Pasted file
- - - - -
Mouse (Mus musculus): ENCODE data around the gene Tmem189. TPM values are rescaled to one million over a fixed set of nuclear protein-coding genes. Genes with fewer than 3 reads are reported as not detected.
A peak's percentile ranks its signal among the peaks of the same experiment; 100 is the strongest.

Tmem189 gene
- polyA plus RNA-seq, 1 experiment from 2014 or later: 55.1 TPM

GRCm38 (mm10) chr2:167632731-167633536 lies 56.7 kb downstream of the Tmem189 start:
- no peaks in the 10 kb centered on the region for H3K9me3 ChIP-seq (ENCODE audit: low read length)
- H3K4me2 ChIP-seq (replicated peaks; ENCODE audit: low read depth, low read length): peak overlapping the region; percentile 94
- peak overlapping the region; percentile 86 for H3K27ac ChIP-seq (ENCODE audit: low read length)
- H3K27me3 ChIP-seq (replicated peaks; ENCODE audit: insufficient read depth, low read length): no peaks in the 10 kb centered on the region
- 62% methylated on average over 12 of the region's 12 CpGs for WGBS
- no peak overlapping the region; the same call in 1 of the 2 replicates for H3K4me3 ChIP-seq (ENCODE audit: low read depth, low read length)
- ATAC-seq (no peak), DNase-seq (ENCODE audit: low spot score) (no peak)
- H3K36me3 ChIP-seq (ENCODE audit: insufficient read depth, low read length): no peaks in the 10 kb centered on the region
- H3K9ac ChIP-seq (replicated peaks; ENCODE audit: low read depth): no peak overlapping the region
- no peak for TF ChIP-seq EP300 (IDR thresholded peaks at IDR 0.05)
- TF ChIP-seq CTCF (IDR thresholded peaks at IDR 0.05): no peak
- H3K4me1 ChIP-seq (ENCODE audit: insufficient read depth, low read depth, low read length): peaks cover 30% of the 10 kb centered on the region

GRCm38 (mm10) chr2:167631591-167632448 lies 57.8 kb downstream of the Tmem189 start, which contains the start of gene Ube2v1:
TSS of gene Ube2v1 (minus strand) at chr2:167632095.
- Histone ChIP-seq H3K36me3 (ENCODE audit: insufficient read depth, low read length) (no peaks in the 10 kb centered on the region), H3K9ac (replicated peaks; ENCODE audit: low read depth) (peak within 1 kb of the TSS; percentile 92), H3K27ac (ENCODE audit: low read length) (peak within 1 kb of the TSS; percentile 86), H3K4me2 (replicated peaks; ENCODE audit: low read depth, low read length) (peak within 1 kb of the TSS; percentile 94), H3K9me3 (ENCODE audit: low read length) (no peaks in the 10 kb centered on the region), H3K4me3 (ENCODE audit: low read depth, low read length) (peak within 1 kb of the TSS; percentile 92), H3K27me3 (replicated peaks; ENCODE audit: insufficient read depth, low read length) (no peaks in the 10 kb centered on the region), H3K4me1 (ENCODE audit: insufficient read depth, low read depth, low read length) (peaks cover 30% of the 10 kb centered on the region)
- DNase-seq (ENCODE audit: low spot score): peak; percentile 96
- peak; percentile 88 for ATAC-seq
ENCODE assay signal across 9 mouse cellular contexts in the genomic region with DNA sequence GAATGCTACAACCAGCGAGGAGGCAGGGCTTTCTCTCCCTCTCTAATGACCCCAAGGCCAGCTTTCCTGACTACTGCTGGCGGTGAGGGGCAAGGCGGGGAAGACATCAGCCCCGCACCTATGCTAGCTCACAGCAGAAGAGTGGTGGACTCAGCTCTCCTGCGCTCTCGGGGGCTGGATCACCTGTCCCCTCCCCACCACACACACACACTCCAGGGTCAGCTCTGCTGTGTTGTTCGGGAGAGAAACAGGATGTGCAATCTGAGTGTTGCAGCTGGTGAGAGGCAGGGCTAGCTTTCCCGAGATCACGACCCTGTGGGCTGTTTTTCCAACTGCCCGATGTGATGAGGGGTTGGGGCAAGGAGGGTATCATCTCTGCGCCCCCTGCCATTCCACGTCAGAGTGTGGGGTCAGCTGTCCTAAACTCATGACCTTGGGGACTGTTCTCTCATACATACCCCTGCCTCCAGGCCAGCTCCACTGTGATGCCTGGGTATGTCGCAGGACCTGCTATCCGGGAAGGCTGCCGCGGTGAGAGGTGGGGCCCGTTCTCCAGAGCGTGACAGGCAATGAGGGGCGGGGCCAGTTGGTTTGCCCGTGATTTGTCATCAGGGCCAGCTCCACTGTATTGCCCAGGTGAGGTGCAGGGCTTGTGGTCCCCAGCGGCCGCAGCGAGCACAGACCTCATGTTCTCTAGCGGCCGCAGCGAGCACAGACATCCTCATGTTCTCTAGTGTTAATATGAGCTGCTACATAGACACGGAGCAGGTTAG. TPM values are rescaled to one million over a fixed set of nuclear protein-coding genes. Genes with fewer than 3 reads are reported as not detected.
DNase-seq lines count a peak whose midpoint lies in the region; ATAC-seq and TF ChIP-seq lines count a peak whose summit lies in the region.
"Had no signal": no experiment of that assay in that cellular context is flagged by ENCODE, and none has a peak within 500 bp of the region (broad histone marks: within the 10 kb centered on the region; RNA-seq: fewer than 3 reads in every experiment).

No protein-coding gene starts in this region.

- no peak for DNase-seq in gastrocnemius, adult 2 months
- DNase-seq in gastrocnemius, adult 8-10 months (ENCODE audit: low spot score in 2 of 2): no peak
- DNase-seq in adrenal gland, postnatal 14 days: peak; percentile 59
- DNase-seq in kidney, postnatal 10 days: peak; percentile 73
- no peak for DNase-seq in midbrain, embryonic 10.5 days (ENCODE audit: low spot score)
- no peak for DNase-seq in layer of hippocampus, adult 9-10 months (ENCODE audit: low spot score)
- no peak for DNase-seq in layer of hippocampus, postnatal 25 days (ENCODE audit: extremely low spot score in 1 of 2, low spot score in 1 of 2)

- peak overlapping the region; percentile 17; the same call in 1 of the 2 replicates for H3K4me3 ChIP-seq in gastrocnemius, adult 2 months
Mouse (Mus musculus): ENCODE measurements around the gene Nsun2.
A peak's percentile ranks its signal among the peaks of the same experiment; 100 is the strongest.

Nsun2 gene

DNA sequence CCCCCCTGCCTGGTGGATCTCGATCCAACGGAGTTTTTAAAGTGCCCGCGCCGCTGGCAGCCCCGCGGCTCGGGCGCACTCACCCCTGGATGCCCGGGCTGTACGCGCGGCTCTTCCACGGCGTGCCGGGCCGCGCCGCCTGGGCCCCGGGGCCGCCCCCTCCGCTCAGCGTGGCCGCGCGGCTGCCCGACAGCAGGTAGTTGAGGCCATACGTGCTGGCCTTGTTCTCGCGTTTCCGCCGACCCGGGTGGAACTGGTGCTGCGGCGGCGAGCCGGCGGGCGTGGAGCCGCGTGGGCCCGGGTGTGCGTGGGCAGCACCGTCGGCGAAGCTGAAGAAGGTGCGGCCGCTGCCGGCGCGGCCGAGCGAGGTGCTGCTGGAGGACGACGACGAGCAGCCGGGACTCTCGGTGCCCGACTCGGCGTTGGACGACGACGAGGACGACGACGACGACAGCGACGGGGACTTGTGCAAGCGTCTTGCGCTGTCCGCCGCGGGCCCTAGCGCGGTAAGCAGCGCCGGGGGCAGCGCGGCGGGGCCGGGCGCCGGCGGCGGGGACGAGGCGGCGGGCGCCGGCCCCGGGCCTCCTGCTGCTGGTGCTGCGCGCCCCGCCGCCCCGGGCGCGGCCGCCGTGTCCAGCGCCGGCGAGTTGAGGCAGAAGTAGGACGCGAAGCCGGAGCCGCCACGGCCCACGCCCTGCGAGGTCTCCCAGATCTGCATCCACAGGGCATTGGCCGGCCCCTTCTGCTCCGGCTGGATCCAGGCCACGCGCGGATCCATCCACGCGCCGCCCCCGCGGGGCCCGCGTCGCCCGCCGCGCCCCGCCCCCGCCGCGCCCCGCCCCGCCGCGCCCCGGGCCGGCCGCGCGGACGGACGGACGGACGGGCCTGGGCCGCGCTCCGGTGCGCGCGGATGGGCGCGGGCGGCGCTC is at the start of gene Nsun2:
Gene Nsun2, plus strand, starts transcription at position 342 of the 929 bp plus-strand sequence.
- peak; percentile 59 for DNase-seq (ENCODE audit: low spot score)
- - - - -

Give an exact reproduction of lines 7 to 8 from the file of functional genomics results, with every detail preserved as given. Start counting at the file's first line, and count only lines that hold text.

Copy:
- H3K4me2 ChIP-seq (replicated peaks; ENCODE audit: low read depth, low read length): peak overlapping the region; percentile 94
- peak overlapping the region; percentile 86 for H3K27ac ChIP-seq (ENCODE audit: low read length)